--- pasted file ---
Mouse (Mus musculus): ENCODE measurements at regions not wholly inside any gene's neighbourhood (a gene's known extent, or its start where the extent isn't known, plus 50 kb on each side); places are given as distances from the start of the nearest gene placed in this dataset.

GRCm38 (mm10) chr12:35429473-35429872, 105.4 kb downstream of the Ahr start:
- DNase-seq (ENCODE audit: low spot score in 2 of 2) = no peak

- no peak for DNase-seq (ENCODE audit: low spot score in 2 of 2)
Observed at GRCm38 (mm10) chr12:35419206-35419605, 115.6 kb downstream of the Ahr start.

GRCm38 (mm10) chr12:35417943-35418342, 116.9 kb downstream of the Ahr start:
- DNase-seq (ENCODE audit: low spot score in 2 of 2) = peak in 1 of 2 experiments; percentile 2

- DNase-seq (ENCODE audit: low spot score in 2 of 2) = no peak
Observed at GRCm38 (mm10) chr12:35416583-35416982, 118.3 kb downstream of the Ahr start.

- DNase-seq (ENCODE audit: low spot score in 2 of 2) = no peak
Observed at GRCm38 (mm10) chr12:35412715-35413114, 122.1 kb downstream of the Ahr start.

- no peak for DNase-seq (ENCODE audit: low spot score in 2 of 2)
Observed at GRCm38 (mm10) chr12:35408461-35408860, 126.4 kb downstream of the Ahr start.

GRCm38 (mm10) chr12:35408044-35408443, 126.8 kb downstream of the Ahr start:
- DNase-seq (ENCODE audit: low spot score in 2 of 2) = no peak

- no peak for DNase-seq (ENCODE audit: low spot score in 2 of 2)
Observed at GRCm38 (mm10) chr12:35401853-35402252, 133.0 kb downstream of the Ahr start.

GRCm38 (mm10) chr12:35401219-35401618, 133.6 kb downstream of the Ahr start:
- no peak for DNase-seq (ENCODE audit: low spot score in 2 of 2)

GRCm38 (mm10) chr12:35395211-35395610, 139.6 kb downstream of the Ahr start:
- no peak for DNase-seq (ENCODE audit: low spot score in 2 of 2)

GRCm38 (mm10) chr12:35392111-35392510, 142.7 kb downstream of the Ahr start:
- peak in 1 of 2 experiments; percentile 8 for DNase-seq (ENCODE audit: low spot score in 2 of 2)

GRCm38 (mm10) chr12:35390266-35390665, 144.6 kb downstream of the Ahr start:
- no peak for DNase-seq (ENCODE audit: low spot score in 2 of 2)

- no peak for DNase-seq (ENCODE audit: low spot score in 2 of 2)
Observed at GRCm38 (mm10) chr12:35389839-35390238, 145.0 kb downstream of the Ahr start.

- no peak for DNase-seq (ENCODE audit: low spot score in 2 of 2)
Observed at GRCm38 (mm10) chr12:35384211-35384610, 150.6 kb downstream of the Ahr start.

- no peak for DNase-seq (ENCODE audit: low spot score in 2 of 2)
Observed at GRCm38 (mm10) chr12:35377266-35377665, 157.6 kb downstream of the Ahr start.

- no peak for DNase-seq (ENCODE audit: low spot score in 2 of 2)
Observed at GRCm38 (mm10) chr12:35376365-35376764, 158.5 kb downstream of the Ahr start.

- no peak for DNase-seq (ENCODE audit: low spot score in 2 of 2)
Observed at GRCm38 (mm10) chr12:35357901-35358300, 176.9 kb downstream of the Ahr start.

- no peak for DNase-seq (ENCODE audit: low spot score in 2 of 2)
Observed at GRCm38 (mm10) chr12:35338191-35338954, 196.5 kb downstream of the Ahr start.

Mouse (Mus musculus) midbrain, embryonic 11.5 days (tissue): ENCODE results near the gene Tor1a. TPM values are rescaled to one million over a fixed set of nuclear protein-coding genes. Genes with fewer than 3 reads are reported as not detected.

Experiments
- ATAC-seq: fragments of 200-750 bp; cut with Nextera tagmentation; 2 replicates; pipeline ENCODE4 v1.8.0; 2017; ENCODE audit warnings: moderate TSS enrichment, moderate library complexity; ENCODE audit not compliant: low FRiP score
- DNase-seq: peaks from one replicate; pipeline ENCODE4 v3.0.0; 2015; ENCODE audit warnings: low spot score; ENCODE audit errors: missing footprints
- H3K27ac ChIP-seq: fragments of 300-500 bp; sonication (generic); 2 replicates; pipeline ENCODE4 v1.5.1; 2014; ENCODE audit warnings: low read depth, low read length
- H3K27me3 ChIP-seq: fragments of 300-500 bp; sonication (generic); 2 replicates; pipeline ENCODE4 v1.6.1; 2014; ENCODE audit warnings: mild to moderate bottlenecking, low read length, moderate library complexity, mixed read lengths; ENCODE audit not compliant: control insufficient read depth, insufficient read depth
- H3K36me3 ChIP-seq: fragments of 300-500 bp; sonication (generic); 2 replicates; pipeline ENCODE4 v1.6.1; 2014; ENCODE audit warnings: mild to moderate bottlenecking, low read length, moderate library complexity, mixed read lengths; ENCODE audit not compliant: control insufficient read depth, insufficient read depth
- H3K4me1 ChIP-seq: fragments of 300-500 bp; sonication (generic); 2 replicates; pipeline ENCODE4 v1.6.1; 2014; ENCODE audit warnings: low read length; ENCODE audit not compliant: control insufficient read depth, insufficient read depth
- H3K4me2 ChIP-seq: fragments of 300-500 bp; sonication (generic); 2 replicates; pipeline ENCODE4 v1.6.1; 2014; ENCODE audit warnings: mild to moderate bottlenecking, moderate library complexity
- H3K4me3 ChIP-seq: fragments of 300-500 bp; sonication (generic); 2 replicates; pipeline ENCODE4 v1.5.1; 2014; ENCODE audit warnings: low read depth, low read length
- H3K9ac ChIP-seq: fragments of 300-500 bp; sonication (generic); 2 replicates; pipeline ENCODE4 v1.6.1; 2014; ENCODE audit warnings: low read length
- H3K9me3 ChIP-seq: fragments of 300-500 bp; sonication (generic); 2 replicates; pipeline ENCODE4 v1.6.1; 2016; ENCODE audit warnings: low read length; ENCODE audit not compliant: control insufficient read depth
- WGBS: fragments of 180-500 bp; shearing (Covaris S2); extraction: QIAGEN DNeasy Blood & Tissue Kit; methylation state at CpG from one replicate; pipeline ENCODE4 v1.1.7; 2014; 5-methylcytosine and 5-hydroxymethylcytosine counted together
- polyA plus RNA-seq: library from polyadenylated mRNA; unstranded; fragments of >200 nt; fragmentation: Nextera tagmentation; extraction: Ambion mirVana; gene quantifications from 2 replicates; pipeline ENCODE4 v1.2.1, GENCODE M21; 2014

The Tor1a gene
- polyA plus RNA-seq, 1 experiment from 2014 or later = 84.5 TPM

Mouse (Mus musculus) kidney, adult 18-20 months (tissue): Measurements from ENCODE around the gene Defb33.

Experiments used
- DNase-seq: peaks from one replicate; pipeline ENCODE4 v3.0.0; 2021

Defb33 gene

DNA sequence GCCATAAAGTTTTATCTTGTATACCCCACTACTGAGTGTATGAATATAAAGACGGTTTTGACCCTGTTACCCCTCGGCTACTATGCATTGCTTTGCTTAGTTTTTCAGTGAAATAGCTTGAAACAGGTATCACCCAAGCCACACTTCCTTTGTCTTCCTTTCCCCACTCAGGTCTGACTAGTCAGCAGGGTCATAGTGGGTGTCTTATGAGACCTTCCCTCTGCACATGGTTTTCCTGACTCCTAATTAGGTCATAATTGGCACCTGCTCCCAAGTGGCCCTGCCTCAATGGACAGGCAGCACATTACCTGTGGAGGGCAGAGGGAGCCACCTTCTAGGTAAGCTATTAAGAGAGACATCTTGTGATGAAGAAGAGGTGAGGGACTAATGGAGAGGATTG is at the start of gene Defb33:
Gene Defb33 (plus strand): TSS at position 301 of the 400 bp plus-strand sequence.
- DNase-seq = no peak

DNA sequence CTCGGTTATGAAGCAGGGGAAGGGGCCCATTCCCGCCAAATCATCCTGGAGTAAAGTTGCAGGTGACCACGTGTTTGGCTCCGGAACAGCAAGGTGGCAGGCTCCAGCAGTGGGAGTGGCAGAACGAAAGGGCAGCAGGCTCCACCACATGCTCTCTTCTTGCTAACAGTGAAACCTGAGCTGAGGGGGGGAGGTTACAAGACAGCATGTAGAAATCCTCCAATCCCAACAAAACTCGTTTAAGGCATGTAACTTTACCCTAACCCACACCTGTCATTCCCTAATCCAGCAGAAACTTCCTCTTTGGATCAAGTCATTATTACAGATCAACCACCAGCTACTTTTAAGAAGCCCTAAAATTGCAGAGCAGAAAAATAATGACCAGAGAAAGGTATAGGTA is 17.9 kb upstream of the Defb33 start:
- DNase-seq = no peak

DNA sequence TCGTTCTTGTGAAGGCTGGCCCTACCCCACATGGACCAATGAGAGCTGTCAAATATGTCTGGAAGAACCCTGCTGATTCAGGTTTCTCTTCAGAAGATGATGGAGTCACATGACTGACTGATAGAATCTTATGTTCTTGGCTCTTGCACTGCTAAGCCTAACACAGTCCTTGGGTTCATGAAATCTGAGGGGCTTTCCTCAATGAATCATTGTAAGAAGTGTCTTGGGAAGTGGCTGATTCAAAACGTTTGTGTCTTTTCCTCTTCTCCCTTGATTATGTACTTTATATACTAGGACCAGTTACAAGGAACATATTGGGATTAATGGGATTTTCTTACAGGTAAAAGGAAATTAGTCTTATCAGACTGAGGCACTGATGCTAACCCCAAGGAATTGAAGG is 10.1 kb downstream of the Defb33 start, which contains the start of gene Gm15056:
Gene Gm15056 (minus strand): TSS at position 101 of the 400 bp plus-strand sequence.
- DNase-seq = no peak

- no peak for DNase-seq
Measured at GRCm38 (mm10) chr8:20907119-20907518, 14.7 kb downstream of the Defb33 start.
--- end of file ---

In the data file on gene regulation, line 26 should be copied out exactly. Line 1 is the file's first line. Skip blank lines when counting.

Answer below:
- no peak for DNase-seq (ENCODE audit: low spot score in 2 of 2)